Random Friday memory 32: my dramatic debut — 1965

Yes, the beginning of my career as an actor! Not that this ever went far… It was fifty years ago, which happened to be the centenary of the birth of W B Yeats.


At Sydney Teachers College Dr Corinne Adams decided to direct us in some Yeats plays, including The Words Upon the Window Pane.

  • Synopsis

    A dramatic exploration of the occult, a subject in which Yeats took a lifelong interest. The play features a seance in which Jonathan Swift’s voice is projected though a medium, along with those of his two lovers, Stella and Vanessa. Witnessing these forces at work, those attending the seance are forced to confront some uncomfortable truths in their own lives.

I played the head of the Dublin Spiritualist Association, while my classmate Dick Stratford (a name that recurred through my teaching career) played a clergyman. My Irish accent was no doubt atrocious. (By the way in 1965 I still had no idea that my paternal ancestors had in fact come from Ireland!)  I see in the 1994 film version that Geraldine Chapman played the medium. Of all of us in 1965 I must say that our Miss McKenna was actually very good. (Can’t remember the girl’s name!)

This is a view from the stage in the old Teachers College hall. We too had a drafted audience, I suspect, but our fellow Dip Ed students, not schoolchildren.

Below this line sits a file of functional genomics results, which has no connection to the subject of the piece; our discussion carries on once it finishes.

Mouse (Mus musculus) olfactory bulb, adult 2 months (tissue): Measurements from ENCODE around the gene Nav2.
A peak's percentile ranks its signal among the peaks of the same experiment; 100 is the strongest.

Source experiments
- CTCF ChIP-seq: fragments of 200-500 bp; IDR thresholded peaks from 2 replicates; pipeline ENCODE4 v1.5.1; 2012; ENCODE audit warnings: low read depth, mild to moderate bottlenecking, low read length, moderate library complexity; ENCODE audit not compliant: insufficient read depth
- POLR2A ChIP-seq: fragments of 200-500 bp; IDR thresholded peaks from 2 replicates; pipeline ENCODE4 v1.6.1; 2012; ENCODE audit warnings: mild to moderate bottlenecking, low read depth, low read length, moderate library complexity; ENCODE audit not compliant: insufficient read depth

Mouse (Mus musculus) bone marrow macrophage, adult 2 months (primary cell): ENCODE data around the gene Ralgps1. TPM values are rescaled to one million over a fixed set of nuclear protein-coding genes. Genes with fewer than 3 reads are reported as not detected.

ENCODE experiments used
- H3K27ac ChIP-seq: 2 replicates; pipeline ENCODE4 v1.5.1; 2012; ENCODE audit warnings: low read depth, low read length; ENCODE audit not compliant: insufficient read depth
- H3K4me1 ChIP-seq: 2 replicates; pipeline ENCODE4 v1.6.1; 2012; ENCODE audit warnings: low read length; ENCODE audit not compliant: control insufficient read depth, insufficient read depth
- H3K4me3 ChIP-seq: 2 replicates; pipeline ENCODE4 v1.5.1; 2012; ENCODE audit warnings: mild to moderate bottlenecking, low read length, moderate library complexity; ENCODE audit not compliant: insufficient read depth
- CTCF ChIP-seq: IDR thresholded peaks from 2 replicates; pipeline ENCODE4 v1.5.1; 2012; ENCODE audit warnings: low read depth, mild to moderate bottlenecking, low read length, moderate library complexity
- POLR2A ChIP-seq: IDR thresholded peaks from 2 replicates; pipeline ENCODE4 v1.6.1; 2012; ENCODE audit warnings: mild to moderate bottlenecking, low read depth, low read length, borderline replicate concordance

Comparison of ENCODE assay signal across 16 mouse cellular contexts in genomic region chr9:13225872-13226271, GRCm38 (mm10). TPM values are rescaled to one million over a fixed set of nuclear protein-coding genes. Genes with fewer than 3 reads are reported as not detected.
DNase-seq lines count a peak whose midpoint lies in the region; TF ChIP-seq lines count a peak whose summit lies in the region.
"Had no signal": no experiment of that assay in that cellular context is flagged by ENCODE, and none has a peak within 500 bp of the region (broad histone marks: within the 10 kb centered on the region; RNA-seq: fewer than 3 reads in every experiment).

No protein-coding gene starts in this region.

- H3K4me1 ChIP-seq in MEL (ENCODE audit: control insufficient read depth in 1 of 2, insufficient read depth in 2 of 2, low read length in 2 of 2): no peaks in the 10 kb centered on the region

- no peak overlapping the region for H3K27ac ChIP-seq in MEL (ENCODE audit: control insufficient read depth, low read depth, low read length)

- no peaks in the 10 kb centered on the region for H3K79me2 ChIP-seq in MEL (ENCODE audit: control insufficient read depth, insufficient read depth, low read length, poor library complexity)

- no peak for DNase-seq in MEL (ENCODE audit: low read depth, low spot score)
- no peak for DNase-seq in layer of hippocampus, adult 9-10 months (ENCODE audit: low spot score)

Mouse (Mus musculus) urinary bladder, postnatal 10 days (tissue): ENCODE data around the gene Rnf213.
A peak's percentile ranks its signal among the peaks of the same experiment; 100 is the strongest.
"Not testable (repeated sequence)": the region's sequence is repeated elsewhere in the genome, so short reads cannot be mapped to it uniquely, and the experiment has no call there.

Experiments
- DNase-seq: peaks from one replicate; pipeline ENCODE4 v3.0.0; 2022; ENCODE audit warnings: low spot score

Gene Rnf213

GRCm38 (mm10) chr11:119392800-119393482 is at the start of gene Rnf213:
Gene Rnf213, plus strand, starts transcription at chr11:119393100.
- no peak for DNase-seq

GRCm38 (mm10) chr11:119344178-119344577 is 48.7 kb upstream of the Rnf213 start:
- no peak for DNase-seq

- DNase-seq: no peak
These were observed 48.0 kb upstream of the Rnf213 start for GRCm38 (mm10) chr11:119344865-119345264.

By the way, did you happen to see the ABC Book Club on Gulliver’s Travels? Yeats would not have been happy. I found it rather sad myself.

ADAM LIAW: This was 12-year-old me. Let me point that out. But, erm… I enjoyed sort of finding out about the world as other people saw it. Here was this person writing satire about the way the world is, uh, from hundreds of years ago, which is not all that different to the way the world is today.
JENNIFER BYRNE: This admiration is all very past tense, Adam.
ADAM LIAW: It is. It is.
JENNIFER BYRNE: Very past tense.
ADAM LIAW: Reading it again, which I forced myself to do as penance for forcing all of you to read it as well, it was all but unreadable, you know. I…
JENNIFER BYRNE: You noticed….

JENNIFER BYRNE: It’s quite a long book, though. Like… What do you think?
MARIEKE HARDY: It bored the pants off me.
MARIEKE HARDY: I Like, me absolute pants. He was big, he was small, he talked to a horse, humans are garbage, the end. That was… that’s the book. It was just… I can’t remember the last time I was so deeply bored reading a book. Oh, why end a sentence when you can just put another comma in there?
JASON STEGER: And he loves it, loves it…
MARIEKE HARDY: Let’s keep adding some more words! More words! Let’s put more words in!